“We ended up doing around 80 percent of the total foundation work on the Ford project, and we also performed shoring on two portions of the stamping plant”  

Richard Shea, Vice President, Morris-Shea


Elsewhere, in Port Sulphur, LA (30 miles south of New Orleans), the company is actively working on the Plaquemine LNG export terminal, owned by Venture Global. 

Morris-Shea is installing a total of 24,000 DeWaal piles in the first phase of the plant, which is being constructed by KZJV, a joint venture between Zachry Group and KBR. 

A further 18,000 piles could be installed by Morris-Shea should it be selected for Phase Two, which is yet to be awarded. 

“We have 11 rigs on site installing up to 150 piles per day, as well as three concrete plants and 75 trucks dedicated to our operation,” Shea informs us. 

“Phase One will be completed in August, and Phase Two could stretch into 2024. We’ve been verbally told that we will be awarded the work, but don’t have the change order yet.” 

Another four Morris-Shea rigs are currently working on the installation of 27,000 piles and a large sheet pile supported excavation for the third stage of Cheniere’s Corpus Christi Liquefaction (CCL) facility, which continues to be built by Betchel. 

Once construction is complete, it will add approximately 10+ million tons per annum (mtpa) of production capacity to CCL, bringing the facility’s total nominal capacity to more than 25 mtpa. 

“This is about an 18-month job for us. There is a lot of site work to perform, so we are unable to use more rigs,” notes Shea. 

The company is also working at Novelis’ aluminium recycling and rolling plant in Bay Minette, AL, which is one of the state’s most prominent construction projects supporting the growing demand for aluminium beverage packaging and automotive solutions. 

A $70 million job, Morris-Shea offered a value engineered proposal to change the foundation from DeWaal piles with very large pile caps to high capacity, large diameter, continuous flight auger (CFA) piles, which reduced the schedule, required fewer drill rigs and reduced the pile cap concrete by around 20,000 cubic yards (CY). 

“We will be using the 24 inch (in) and 36in diameter CFA piles, and will also construct well over 1,000 feet (ft) of shoring walls for support of deep excavations which range from 17 to 40ft deep. Shoring walls will be performed using a 70-ton excavator equipped with a KEMSOLID Sword, which is similar to a trencher.   

“Neat cement grout will be pumped down each side of the sword and create a 24in wide, 43ft max depth soil-cement wall in the ground, with wide flange beams placed vertically every four to six feet depending on the retained height.”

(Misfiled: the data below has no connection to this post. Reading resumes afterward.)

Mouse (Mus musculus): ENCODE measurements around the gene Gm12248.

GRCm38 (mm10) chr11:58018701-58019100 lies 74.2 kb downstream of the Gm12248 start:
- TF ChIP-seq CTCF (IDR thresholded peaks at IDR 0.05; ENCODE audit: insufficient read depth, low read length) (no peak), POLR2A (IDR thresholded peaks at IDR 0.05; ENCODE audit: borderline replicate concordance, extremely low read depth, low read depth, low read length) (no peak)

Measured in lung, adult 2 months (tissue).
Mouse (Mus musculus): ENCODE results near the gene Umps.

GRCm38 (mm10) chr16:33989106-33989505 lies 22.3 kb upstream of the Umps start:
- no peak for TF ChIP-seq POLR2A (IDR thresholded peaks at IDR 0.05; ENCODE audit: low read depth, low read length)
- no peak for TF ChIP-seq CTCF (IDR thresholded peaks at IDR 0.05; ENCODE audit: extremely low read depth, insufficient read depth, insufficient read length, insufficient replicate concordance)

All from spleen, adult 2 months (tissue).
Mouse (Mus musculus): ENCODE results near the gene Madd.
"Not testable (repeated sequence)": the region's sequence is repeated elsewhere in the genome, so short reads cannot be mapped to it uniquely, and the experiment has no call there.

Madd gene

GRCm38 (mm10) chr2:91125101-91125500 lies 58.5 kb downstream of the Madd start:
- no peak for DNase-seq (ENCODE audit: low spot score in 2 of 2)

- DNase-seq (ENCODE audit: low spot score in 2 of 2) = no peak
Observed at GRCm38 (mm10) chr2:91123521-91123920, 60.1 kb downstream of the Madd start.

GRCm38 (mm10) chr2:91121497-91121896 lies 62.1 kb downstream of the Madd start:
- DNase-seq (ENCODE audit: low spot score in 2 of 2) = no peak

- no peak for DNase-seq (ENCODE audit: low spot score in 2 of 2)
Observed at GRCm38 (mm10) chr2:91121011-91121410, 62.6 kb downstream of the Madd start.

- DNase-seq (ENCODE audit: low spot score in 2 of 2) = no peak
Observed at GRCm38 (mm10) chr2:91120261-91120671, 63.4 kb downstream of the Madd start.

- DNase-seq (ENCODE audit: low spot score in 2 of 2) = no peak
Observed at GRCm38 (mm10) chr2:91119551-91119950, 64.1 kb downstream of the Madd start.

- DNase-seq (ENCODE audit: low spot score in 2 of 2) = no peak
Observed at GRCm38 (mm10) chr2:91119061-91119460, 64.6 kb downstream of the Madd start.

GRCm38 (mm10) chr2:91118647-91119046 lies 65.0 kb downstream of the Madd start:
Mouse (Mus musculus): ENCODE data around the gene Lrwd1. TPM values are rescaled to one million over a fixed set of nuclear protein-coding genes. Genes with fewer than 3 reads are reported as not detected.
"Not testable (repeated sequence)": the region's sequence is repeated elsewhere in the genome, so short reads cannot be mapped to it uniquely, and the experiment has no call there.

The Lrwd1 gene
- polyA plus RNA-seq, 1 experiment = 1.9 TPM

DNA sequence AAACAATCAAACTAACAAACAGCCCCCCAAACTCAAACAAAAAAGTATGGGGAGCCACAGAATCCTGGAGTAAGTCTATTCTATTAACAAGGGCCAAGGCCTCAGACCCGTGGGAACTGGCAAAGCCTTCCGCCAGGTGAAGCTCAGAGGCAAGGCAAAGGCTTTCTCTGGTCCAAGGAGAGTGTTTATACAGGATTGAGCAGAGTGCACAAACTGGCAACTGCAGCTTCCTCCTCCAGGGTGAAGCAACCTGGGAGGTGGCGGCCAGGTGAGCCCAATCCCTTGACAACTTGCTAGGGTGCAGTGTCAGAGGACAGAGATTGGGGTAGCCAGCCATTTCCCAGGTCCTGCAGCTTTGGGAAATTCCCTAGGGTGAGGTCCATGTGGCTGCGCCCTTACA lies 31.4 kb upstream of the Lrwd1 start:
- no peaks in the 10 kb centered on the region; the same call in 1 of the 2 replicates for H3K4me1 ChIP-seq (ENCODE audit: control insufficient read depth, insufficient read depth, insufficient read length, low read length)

As well as working extensively on a number of deep foundation projects, Morris-Shea has invested heavily in machinery and equipment. 

Since October 2022, the company has ordered four new Fundex drill rigs (two F3500s, F2800 and F5600), two used Fundex machines (F2200 and F2800), a new Woltman 90DR, and a KLEMM 806 to name a few. 

“We have two Bauer BG28s and a Liebherr LRB355 on rental purchase, as well as the KEMSOLID Sword and a big STS grouting plant that is fully automated. We’ve also purchased a couple of lattice boom crawler cranes such as the Kobelco CK1100 and the Link-Belt 218,” Shea adds. 

Morris-Shea likewise keeps a large inventory of spare parts in stock at its equipment yard in Harpersville, including engines, hydraulic pumps, winches, cylinders and electrical components, to try and prevent delays amid supply chain issues. 

Even though machinery and equipment are very expensive, and lead times are longer than normal due to ongoing supply chain shortages, the biggest challenge that faces the construction industry is finding enough qualified workers, according to Shea. 

“Labor is the most difficult challenge that we face daily. Our crews all travel full time, so it’s even harder for us to locate and retail labor than most construction firms that do not travel outside of their home area,” he acknowledges. 

Morris-Shea therefore offers competitive wages and great benefits to its employees, and equally provides value to clients and project owners with competitive prices, schedules, and an excellent safety record in order to keep its pipeline of work full. 

“We are swamped right now, but our jobs are much shorter in duration than those of our clients or typical general contractors, so we have to be on the hunt for new work all the time,” emphasizes Shea. 

Having lost out on a significant body of work during the COVID-19 pandemic, the biggest risk for Morris-Shea would be for any more projects to be cancelled in the event of a recession. 

For this reason, the company now maintains separate project pipelines for commercial and oil and gas projects, the latter of which is more susceptible to cancellations or delays due to the current price of oil, to be more resilient in the future.


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By Michael Sommerfield Project Manager
Michael Sommerfield is a Project Manager at North America Outlook Magazine. Michael is responsible for sourcing and bringing together corporate stories from the Automotive, Aerospace, Defence, and Maritime sectors across North America.